Every month, a group of teenagers gathers in Bloomington for pizza and conversation. For the first half hour at least, they catch up with junk food and in-jokes. But the chatter only lasts so long. The group — PACER Center’s Youth Advisory Board on Mental Health — is laser-focused on their mission: To advocate for the rights of teenagers and young adults with mental illness.
Board members, who range in age from 13-18, have all been diagnosed with a variety of mental health challenges. The PACER board provides them with an opportunity to work on leadership skills and self-advocacy, as well as a forum where they can discuss what it feels like to live in a world where certain behaviors are deemed “normal” or acceptable, and others are actively discouraged.
“These are kids who cycle in and out of hospitals, who have been in multiple school placements,” said Renelle Nelson, PACER Center children’s mental health and EBD project coordinator. She helps organize the board’s activities. “These are kids who have a huge range of disability needs and even communication abilities. The beauty of this board is that it is a safe, accepting place for them. They are just awesome about supporting each other, and they are working together on important issues. ”
One of the issues board members often discuss is how hard it can be to explain what life is like for a young person with a mental health challenge. This spring, after much debate, the group decided to write, produce and star in a music video designed to debunk common misperceptions about mental illness. By appearing in their own production, they hoped to address the stigma and bullying that they so often face — and to show that there are real kids behind the stories, stereotypes and statistics.
With the video, the group “wanted to be their own voice at school and in the outside world, boldly advocating for the rights of young people with mental illness,” Nelson explained. And speaking up makes a difference, she pointed out: “If a peer intervenes in a bullying situation, the chances that the bullying will happen again drops significantly. We feel strongly that when they speak up and show others how to stand up for their peers, teens can be a real force around decreasing stigma about mental health challenges.”
The Youth Advisory Board video, set to Sara Bareilles’ hit, “Brave,” features board members holding cards that list facts about mental illness and disprove common misconceptions; advice on how youth, teachers and parents can to help young people with mental illness; and personal stories about life with a mental disorder. It premiered in August at the annual PACER Symposium on Mental Health.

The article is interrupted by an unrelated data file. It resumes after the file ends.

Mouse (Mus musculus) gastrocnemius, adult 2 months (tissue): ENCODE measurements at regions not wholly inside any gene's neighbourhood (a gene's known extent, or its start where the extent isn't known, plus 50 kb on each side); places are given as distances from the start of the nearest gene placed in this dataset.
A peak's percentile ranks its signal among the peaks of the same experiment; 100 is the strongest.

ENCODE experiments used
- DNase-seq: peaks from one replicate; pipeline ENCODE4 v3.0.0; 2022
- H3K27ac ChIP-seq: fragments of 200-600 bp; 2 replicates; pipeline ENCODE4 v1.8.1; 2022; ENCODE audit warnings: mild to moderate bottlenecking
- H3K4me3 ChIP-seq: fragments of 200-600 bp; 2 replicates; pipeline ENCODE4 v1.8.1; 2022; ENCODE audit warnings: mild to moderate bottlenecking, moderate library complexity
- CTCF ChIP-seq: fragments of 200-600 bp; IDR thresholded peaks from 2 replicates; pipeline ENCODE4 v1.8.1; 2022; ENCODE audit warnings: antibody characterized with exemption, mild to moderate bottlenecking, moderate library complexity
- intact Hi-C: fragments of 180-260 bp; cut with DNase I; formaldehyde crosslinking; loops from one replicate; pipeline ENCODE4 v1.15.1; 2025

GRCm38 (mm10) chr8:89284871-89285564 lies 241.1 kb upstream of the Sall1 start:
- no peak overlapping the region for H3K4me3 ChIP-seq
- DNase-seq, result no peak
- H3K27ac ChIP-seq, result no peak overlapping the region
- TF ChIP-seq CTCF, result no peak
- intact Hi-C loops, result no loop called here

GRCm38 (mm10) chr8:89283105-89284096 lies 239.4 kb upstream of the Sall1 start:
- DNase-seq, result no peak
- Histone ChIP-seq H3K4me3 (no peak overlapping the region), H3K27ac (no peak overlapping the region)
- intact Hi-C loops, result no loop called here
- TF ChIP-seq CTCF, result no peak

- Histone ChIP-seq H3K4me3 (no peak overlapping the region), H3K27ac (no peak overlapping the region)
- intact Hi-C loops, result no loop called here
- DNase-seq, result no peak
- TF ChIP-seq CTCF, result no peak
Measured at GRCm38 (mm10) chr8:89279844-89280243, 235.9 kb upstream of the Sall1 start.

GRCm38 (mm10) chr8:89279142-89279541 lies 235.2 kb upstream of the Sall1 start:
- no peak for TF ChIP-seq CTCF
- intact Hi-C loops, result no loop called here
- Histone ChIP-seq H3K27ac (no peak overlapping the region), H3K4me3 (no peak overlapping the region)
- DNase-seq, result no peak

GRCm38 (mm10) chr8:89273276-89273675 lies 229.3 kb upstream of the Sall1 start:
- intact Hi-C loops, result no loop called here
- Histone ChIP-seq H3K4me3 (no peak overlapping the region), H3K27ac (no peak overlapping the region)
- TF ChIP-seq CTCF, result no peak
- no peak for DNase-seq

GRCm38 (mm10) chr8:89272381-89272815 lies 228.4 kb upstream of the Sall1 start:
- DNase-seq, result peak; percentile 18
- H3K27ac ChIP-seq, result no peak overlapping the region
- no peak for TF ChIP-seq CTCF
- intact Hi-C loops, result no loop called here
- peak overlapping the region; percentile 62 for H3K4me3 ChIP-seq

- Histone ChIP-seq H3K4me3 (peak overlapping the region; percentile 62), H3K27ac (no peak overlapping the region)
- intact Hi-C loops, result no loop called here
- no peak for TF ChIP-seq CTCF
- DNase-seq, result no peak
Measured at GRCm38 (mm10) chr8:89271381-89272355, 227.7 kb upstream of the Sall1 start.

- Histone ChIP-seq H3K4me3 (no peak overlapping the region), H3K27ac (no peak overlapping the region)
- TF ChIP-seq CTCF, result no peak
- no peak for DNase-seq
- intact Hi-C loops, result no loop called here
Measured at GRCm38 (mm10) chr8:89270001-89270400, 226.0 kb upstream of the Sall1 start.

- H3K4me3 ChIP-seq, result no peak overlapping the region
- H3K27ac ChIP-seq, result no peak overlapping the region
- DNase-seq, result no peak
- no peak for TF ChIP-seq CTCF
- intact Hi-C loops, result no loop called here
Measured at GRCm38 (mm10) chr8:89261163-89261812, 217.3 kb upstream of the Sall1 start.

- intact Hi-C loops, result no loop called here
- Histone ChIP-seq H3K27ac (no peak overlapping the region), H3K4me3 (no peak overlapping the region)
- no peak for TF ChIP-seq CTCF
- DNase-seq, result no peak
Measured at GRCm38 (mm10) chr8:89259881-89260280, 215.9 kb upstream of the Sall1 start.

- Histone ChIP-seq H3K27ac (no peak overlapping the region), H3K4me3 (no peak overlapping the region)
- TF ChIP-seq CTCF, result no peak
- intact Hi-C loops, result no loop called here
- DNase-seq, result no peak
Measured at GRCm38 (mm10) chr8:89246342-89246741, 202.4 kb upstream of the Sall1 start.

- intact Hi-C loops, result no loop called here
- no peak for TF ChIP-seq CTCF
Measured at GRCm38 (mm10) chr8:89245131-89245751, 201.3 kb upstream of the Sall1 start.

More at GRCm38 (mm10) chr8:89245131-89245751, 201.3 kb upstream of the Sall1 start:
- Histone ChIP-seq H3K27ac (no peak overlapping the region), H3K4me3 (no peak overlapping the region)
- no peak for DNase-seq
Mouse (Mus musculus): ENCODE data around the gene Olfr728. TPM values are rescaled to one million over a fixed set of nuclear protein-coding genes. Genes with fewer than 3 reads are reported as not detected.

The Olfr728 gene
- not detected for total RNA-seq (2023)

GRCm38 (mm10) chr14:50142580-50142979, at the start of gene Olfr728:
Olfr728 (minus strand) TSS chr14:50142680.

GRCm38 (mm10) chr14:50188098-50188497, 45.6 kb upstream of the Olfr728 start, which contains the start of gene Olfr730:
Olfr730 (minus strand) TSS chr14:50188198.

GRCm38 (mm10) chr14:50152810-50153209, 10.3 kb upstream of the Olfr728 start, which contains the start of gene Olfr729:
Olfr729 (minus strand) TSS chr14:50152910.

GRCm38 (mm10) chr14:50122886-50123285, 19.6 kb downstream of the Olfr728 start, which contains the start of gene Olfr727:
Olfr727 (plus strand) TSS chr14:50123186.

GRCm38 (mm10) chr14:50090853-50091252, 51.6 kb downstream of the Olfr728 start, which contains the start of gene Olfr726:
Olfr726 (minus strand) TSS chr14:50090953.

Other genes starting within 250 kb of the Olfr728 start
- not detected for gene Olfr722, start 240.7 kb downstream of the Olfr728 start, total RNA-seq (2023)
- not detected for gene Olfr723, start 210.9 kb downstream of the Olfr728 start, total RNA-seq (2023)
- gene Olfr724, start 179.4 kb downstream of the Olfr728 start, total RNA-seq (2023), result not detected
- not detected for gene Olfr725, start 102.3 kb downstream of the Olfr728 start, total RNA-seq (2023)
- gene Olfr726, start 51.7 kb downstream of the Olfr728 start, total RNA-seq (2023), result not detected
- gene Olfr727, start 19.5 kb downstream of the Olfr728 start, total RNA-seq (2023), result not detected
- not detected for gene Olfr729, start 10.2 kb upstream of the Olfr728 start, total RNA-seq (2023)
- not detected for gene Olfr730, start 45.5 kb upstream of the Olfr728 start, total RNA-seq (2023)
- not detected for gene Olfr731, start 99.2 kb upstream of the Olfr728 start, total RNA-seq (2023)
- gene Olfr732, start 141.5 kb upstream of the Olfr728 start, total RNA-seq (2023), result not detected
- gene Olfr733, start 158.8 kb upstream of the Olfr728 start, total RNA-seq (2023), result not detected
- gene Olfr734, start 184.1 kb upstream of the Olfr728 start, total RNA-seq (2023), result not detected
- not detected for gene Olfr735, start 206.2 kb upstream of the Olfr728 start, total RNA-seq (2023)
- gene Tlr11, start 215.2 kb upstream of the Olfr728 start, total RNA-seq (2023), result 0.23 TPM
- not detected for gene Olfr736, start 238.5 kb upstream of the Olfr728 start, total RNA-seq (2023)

The video was well received by the symposium’s 1,500 attendees, Nelson said: “Everyone there was deeply touched by the message.”
Next week, the video — and the advisory board — will be featured at the PACER open house for families. And in April, the board will be guest speakers at Mount Olivet Lutheran Church’s mental health fair and resource day.
“The youth will show their video and then do a panel,” Nelson said. “They like to talk about the issues and answer audience questions. They are teens that are really driven, and they are in the thick of their mental health needs. What they’ve put together here is really impressive and they’re excited to show it off.”
Established in 1978, PACER, a training and information center for parents of children with disabilities, was one of the nation’s first disability-rights organizations. Today the Bloomington-based nonprofit is an internationally respected leader in disability-rights advocacy.
“We think of ourselves as the mothership of parenting information centers,” Nelson said. “We are a founding organization, and we probably have the biggest and most expansive projects. Minnesota is really lucky in that regard.”
In the beginning, PACER’s advocacy focused on children with physical disabilities; by the mid-1980s, the organization had expanded their services to include children with emotional and behavioral disorders.
Though prospects have improved for children with mental health concerns in the last 30 years, Nelson explained that many parents still feel a great deal of shame around raising an “imperfect” child. “Nobody wants to discuss the reality of mental illness in children,” she said. Children are expected to be born without flaws, so parents whose children differ from the norm often report that they feel blamed by society for their children’s disabilities.
“If your child has a mental illness, you get the feeling that it must’ve been caused by what you ate or drank while you were pregnant,” she said. “It must’ve been how you raised your child. It must’ve been something you did wrong. The stigma is so great that people don’t want to accept the fact that most forms of mental illness are out of our control.”
At PACER, Nelson explained, parents learn that all children are perfect, and all deserve our love and advocacy. The members of the advisory board are a wonderful example.
“It’s always a challenge when you work with teenagers,” she said with a laugh, “especially teenagers with a variety of abilities. But these are absolutely brilliant kids. This entire project was conceived and driven by them. I was just on the sidelines watching them create.”